The minister who mentored me used to say, “Jim, don’t be afraid to trust the people.”
His reference, of course, was to the many decisions Baptist congregations make week in and week out. These decisions range from what color to paint the fellowship hall all the way to who will serve as leaders in the church.
“People who are committed to the well being of the church,” my mentor would say, “have a way of making the right decision.”
After serving Baptist churches now for over 30 years I have no reason to doubt that wisdom. People of good faith and good will can be trusted to do the right thing. We may not be perfect, but for the most part, we manage to stay on a good and faithful path.
I can’t help but believe that the same is true for larger and more diverse communities — like the state of Alabama for instance. I understand that there are special interest groups who are only interested in what affects their interests. I also know that these interest groups often hold great sway over our elected leaders and have significant resources for persuading the public at large. But I believe that most of the people in our state that are trying to live meaningful, are also capable of thinking for themselves.
So why not trust people to do what they think is right? I am thinking in particular of the bill that is before the state Senate right now that would allow Alabamians to decide for themselves whether or not to have a constitutional convention to re-write our outdated state constitution.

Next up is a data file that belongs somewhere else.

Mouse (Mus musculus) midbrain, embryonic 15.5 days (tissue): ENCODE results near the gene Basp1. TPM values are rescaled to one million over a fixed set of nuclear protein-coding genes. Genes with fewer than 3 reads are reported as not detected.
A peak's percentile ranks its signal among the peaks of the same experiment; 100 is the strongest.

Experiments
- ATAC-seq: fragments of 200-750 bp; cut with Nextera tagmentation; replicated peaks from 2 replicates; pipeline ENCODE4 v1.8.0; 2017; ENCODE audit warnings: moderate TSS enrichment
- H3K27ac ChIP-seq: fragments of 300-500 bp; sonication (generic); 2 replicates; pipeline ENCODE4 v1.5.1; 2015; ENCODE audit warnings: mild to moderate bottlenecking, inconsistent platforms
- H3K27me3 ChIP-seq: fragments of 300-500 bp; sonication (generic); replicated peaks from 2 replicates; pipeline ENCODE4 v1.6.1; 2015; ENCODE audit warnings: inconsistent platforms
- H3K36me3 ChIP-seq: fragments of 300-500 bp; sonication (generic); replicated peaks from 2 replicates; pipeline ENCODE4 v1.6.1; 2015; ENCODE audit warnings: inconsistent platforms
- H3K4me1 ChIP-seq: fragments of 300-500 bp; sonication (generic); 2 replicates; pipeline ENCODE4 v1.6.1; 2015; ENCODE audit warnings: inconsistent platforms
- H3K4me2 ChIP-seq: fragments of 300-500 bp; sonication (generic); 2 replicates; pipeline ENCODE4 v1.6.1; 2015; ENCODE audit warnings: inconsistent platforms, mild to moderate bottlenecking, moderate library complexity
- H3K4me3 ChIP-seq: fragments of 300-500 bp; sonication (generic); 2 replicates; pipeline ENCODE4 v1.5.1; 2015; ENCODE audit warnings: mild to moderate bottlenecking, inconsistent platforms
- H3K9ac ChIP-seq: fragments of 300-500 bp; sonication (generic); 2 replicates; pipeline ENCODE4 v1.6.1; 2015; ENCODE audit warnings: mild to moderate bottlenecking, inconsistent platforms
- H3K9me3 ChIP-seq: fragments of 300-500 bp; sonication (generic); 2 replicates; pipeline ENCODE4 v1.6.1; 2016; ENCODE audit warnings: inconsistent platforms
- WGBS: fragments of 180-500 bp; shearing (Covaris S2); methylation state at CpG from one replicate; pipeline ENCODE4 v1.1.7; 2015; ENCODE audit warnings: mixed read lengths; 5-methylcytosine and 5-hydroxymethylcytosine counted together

As we have public hearings on the bill, opponents of a constitutional convention will trot out all of their usual fear-mongering nonsense. They will invoke the tax increase boogey man and every other scare tactic they can think of to keep the Senate from passing the bill.
But the question I want answered is why are opponents of constitution reform afraid to allow the people of this state to decide for ourselves what we should do? Why are opponents to constitution reform afraid to put the matter before voters and let us vote up or down whether or not to re-write the constitution?
Opponents to the re-write can still do all the fear-mongering they need to. It may cost more money to monger fear during a referendum, but they can still invoke all the social boogey men they need to. Let the opposition make their case, and let proponents make theirs—then let the people decide.
What’s the problem with that?
Opponents to re-writing the state constitution almost seem adamant about not allowing the people of this state to choose on our own what to do. They seem overly reluctant to give the people of this state the chance to do away with the albatross that hangs around our collective necks. I wonder if it’s because they fear we just might do it. Could it be that those who profit most from our dysfunctional system don’t want to take the risk of seeing it end?
If that is so, then the whole issue is totally twisted. Because people of good will and good faith can be trusted to do the right thing, the only option the opposition has is to keep the matter out of the hands of the people.
Let me encourage you to call or write your state representatives and tell them to let us decide what to do. Tell them all, “Trust the people.”
James L. Evans, a syndicated columnist, also serves as pastor of Auburn First Baptist Church in Auburn, Ala.
James L. Evans is a retired Baptist preacher living in Alabama. Over 35 years, he served churches in Alabama, North Carolina and Virginia. In support of his pastoral work, Evans published 5 books including “First and Second Corinthians: Immersion Bible Studies” (Abingdon Press (2011).